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Aviation Library Command Station

Scenario

Presentation

CAD Unit Description

English Unit Description

Library Unit Description

Math Unit Description

CAD Scenario

English Scenario

Library Scenario

Math Scenario
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Preflight Briefing

The Aviation Project consists of the discovery and understanding of what an aviation academy looks like. It is up to the students to decide what high school subject areas and courses are offered to cover the key aspects of the aviation field. There are six subject areas involved in helping students find their way through the project: CAD, careers, English, history, math, and science. There are four components to the project: research, the brochure, the PowerPoint, and the Board Presentation. Each discipline covers a piece of each component. The teacher in each subject area directs students to think about a discipline and how it relates to aviation. The school library provides resources for research and reporting.

Flight Plan

Six classes of students are invited to a formal setting by invitation only to discuss the question, "What does an Aviation Academy look like?" Speakers from the district office explain the need for the academy and how the students can help. The speaker also shares a recent related newspaper article with the students. A spokesperson for the teachers concludes by giving an overview of how each component is accomplished through each class. The school library seats 100 students. Three classes are addressed at two assemblies in the school library.

After the district presentation, students are in class for the next few days reviewing the proposal and preparing for liftoff. During class time students brainstorm questions and ideas about aviation. Some want to know more of the science or history of aviation. Others decide they want to research careers in aviation and some are more interested in aviation math. Classes and groups of students in the school library use the LCD projector and a computer with Inspiration software to brainstorm ideas and questions and to collect the group's input. A student saves information from the class discussions to a disk.

Take Off

Teachers schedule classes and groups to the school library to research the history, careers, science, CAD or other aspects of aviation. Subjects of interest are isolated for some students and others subjects are combined for groups or classes.

A pilot who also is a local resident is invited to the library and is speaking to students interested in aviation history. The pilot presents first person, primary source information on serving as a pilot in a World War as an introduction to the history of aviation. Students interested in careers ask questions and discuss what kind of responsibilities and work was required of the pilot and his colleagues; what were some of the job titles and duties; and what are some of the possibilities for career choices in aviation.

Basic Library Research Skills and the Big 6 Research technique are introduced to classes and groups to orient students to library research. Students as individuals, in groups and as classes are introduced to information literacy standards, AUP's and netiquette.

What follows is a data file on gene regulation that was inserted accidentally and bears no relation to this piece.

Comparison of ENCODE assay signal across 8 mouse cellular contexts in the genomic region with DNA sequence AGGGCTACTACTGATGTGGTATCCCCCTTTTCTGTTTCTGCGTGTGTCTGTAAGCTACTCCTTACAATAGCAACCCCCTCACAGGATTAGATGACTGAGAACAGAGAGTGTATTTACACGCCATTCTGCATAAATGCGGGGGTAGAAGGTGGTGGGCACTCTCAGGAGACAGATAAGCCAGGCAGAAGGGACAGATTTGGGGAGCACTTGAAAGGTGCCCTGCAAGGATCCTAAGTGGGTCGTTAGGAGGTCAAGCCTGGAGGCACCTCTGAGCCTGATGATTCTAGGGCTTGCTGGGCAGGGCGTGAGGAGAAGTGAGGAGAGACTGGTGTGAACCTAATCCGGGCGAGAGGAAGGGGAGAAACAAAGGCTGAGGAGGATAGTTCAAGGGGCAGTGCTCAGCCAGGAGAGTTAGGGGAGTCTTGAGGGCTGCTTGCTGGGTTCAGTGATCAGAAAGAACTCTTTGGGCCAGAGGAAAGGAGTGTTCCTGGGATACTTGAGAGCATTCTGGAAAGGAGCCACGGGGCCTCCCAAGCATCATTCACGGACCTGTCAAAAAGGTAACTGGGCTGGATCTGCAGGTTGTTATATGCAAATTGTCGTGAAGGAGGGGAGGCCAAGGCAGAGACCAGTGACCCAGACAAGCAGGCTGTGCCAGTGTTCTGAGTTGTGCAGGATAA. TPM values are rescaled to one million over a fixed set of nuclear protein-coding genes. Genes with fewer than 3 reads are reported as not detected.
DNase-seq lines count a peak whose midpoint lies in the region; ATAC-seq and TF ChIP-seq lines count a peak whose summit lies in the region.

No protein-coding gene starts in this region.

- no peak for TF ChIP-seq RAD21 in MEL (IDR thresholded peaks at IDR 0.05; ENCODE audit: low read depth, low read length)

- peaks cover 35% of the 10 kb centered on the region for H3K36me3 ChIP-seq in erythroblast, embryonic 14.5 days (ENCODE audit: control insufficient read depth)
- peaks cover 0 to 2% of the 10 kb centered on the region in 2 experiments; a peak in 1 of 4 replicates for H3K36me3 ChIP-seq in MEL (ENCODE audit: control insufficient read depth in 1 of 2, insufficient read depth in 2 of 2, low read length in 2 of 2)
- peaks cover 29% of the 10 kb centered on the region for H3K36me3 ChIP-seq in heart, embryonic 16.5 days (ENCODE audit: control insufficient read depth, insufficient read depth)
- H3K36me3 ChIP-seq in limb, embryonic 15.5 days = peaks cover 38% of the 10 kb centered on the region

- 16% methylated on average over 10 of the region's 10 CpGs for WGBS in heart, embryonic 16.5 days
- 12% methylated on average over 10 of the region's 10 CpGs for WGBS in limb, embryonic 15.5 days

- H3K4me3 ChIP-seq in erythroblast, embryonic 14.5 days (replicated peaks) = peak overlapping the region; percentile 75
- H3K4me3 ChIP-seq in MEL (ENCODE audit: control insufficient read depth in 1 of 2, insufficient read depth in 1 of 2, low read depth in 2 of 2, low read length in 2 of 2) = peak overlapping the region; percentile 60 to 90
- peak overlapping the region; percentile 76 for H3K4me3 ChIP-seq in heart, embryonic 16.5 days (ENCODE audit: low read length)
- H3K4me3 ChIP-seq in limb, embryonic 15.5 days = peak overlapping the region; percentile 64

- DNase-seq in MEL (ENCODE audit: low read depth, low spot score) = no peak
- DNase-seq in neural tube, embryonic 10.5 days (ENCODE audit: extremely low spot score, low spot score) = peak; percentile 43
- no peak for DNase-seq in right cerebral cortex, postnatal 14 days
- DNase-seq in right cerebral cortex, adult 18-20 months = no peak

As students are researching using history web sites, CD ROMS, books and periodicals, an absent student is being sent an email containing notes from class discussions from another student in the library. English students are working in groups and are reviewing Internet sites for Language Arts and information literacy standards. Those students interested in careers are searching for web sites for careers and using Discover, a CD ROM careers program. Students are using library computers to email information to one another and to communicate with other groups and with experts in the community and in the field of aviation.

Students with no access to computers at home use the school library before school, during lunch and after school to access their email accounts, word process and research and to work on their assignments and presentations.

Landing

In the school library, students are using the information collected and computers to write reports, to refine their brochures and PowerPoint presentations.

Completed math components of the project selected by the class are being sent to the English class for students to edit and add to the district booklet, and a copy of the class selected multimedia presentation is being sent to the CAD class for students to edit and add to the district booklet. On completion of the project students are using the school library to practice their presentation before bringing it to the school board.

Students are assessed by their teachers on their individual research papers, final group components (written document and multimedia presentation) in the classroom, and their district presentation report as a team.

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Created for the FermilabLInC program sponsored by FermiNational Accelerator Laboratory EducationOffice and Friendsof Fermilab, and funded by UnitedStates Department of Energy, IllinoisState Board of Education, NorthCentral Regional Technology in Education Consortium whichis operated by North Central RegionalEducational Laboratory (NCREL), and the NationalScience Foundation.

Author(s): Sandra Lane (sandlane90@hotmail.com)
School: Vallejo High School, Vallejo, CA
Created: February 15, 2001 - Updated: December 28, 2002
URL: http://www-ed.fnal.gov/lincon/w01/projects/aviation/libraryscenario.htm